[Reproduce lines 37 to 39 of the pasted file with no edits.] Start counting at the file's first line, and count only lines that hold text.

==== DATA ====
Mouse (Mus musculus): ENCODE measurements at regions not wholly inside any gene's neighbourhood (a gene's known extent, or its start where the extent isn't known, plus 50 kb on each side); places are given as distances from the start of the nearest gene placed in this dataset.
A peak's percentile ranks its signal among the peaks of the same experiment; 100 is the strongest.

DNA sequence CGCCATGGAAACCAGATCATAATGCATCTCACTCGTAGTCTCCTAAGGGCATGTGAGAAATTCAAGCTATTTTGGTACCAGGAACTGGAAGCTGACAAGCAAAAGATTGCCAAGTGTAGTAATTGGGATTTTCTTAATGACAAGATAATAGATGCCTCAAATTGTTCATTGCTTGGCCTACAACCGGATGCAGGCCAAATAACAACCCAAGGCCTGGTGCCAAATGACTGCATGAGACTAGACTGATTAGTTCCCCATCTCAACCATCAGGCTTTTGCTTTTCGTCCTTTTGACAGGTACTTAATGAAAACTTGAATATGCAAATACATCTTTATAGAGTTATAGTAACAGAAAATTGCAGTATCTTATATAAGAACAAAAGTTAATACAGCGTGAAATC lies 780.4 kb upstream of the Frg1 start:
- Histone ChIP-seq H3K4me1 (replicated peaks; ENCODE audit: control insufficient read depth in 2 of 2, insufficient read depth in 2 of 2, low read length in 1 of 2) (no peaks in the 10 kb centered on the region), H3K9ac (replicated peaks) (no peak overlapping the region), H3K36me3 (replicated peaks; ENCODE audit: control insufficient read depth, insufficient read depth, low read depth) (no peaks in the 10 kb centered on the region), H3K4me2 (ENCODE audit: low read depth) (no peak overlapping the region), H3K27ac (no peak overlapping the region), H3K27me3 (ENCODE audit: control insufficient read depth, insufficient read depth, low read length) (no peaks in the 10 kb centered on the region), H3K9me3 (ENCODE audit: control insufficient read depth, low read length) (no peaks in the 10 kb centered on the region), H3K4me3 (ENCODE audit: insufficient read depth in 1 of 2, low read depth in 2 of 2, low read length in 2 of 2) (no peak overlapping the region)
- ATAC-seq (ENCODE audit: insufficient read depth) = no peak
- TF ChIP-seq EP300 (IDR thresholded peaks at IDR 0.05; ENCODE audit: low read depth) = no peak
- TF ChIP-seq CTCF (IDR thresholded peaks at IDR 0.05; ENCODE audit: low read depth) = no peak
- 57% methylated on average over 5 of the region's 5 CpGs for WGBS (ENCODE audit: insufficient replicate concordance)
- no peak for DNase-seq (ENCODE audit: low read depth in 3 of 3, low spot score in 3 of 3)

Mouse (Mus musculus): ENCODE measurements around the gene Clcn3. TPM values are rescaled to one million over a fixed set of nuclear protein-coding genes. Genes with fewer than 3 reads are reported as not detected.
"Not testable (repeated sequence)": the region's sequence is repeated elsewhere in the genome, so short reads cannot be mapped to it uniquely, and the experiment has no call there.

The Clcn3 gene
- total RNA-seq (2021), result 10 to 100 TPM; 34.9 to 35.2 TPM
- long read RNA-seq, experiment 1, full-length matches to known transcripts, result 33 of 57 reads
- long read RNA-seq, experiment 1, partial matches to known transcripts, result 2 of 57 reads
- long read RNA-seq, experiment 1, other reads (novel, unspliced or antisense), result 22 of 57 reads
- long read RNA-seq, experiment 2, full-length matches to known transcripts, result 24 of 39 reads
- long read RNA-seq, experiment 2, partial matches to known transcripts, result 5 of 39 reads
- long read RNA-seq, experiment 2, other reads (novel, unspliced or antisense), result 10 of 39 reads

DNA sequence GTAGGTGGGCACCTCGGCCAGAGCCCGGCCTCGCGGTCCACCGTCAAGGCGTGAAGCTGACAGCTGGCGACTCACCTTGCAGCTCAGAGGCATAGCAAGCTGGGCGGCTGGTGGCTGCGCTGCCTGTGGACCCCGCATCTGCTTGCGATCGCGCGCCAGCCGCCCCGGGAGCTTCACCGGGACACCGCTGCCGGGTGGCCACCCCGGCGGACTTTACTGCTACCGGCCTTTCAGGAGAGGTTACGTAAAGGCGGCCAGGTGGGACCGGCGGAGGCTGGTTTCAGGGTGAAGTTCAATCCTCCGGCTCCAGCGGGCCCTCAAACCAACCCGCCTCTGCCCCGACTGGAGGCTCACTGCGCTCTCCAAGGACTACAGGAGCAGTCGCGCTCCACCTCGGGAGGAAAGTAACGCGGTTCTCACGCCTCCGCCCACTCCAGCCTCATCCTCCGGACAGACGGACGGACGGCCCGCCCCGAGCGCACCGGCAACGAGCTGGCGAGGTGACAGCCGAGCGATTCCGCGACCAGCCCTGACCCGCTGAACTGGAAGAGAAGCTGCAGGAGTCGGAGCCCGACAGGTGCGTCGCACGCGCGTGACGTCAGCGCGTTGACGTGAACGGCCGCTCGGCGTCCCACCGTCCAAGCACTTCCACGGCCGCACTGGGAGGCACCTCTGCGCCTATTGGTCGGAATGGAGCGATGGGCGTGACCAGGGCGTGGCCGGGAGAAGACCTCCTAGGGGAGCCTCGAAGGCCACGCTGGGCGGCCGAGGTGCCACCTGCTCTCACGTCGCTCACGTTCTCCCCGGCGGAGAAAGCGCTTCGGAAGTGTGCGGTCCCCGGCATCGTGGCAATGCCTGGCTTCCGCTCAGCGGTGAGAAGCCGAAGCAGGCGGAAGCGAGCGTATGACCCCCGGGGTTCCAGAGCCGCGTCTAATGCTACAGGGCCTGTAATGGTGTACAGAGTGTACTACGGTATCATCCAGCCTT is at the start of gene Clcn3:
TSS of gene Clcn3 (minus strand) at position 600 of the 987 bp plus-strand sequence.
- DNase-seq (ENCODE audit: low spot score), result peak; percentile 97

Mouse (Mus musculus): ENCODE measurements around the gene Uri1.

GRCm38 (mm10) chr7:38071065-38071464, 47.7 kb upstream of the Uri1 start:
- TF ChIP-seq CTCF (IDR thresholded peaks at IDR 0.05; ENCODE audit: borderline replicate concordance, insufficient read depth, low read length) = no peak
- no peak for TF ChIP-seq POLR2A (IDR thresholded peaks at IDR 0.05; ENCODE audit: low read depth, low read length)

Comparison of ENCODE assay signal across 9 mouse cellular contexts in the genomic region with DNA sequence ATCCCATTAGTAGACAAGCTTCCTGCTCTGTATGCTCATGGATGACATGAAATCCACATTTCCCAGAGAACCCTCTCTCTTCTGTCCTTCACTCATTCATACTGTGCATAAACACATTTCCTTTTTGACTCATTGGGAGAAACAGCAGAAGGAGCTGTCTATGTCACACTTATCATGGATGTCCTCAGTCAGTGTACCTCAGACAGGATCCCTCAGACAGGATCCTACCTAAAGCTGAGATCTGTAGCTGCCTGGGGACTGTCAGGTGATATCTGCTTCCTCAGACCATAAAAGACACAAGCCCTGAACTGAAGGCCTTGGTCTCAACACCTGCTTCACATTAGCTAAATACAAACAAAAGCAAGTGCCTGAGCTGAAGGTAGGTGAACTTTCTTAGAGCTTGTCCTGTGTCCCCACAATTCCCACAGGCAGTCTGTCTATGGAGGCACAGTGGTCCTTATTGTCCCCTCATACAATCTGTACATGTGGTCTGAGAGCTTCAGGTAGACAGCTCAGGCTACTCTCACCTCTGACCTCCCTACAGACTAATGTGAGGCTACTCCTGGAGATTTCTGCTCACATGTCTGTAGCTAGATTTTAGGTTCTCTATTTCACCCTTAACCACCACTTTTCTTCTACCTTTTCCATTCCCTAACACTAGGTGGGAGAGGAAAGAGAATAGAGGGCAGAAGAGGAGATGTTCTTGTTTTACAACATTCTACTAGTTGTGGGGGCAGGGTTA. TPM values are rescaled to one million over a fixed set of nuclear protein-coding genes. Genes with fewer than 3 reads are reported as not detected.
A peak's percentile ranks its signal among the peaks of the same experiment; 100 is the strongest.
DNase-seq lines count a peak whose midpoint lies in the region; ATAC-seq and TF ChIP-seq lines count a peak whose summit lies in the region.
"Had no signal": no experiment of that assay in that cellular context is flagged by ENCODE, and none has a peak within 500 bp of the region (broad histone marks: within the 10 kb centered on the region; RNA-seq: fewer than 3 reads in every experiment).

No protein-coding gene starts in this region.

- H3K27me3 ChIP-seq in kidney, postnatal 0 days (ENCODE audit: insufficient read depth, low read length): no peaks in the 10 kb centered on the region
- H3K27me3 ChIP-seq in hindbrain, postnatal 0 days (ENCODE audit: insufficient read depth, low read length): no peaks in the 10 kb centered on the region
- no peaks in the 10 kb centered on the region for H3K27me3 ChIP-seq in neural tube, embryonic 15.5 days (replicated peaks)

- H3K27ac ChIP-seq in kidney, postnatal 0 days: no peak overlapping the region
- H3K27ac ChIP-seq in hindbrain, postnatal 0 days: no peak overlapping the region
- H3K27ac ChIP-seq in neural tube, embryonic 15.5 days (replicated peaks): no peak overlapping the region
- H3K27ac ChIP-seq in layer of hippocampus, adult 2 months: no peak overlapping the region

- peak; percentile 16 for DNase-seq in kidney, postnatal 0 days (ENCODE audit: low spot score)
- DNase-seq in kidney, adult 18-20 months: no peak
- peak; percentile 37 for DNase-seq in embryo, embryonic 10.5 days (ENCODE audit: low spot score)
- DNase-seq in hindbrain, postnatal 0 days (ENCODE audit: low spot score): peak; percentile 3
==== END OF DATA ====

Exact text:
- H3K27ac ChIP-seq in neural tube, embryonic 15.5 days (replicated peaks): no peak overlapping the region
- H3K27ac ChIP-seq in layer of hippocampus, adult 2 months: no peak overlapping the region

- peak; percentile 16 for DNase-seq in kidney, postnatal 0 days (ENCODE audit: low spot score)